Eating Well (2/2)

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Eating well is one of the 7 Healing Practices—an aspect of your well-being that you have control over. Eating well means nourishing yourself with food that is not only healthy but delicious.

Eating Well

Why Is Diet Important?

Key studies have looked at cancer outcomes from diet and specifically from eating a generally healthy diet—high in vegetables and fruits and low in meats or refined grains.

General Cancer and Cancer Symptoms

Improved Survival

  • Eating five servings of fruits and vegetables (or two servings of fruit and three servings of vegetables) per day decreased risk of death from all causes, from cancer and also from cardiovascular disease or respiratory disease in two large US studies and a meta-analysis of 26 further studies in 2021. Eating starchy vegetables—such as peas, corn and potatoes—and fruit juices did not lower mortality.9

Manging Symptoms and Promoting Wellness

  • Slightly less anxiety and depression, slightly improved quality of life, plus changes in diet and a weak trend toward less fatigue among people with cancer with an online physical activity or diet intervention in a meta-analysis of RCTs1011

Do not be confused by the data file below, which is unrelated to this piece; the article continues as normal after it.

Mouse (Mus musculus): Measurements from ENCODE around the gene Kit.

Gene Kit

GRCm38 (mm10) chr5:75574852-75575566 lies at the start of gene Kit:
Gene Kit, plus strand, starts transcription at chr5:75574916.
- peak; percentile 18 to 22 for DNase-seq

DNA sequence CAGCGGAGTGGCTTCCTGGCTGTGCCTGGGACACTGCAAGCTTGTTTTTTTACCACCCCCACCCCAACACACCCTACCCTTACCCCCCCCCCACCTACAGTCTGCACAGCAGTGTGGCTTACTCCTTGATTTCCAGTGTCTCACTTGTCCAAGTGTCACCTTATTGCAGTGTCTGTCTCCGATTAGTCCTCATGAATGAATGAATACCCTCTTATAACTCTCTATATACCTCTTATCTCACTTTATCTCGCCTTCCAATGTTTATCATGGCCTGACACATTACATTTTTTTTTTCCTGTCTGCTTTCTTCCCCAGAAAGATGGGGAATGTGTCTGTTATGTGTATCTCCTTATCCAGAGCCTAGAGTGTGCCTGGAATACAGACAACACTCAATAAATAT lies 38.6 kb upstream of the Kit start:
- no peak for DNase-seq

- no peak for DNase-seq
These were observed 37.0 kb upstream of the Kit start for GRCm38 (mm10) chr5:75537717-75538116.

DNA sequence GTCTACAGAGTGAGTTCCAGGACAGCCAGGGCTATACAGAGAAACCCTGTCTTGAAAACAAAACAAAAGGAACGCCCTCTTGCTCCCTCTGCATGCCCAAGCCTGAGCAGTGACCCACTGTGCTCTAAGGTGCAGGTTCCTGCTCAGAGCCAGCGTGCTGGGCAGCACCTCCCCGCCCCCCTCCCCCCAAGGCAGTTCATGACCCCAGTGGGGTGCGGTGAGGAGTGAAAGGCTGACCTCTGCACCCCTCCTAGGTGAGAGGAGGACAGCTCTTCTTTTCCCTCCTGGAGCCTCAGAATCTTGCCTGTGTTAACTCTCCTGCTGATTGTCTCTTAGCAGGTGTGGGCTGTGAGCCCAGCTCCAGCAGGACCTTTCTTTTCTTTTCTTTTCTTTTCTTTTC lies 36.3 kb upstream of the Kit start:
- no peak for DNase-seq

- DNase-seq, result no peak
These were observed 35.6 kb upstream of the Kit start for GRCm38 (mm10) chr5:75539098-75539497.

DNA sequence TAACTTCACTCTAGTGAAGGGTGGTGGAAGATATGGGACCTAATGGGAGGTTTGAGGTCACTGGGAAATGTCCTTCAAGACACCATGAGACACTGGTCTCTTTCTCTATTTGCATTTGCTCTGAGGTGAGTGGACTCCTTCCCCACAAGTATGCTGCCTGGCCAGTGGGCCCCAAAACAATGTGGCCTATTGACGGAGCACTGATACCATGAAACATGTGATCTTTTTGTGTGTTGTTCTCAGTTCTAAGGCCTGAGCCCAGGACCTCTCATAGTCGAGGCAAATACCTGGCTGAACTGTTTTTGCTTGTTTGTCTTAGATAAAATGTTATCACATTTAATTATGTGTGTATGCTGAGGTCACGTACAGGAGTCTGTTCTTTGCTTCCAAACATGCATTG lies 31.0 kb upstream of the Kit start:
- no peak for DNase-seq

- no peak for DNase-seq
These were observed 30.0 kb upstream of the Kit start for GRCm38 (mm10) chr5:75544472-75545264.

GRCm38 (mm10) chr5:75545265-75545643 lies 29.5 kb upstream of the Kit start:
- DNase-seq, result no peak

Reducing Risk

More than 80,000 new cancer cases in the United States in 2015 were estimated to be associated with suboptimal diets among US adults, with middle-aged men and racial/ethnic minorities experiencing the largest proportion of diet-associated cancer burden in the US. Colorectal cancer had the highest number and proportion of diet-related cases.13

 

  • The World Cancer Research Fund/American Institute for Cancer Research includes these recommendations to prevent cancer:14
    • Eat a diet rich in whole grains, vegetables, fruits and beans.
    • Limit consumption of "fast foods" and other processed foods high in fat, starches or sugars.
    • Limit consumption of red and processed meat.
    • Limit consumption of sugar-sweetened drinks.
  • A large prospective study in France found that higher frequency of organic food consumption was associated with a reduced risk of cancer.15
  • Pairing diet with physical activity may be a synergistic combination. As Dr. David Servan-Schreiber explains in his book Anticancer, “In patients who already have cancer, there is a ‘dose effect’ relationship between regular application of practices that improve lifestyles and the degree of protection from the disease. The more involved these patients are in changing their ‘terrain’, the greater the benefits.”16

Diet’s Links to Specific Cancers

The American Institute for Cancer Research (AICR) finds strong evidence of a link between diet, weight and physical activity and primary and secondary risk of the following cancers:17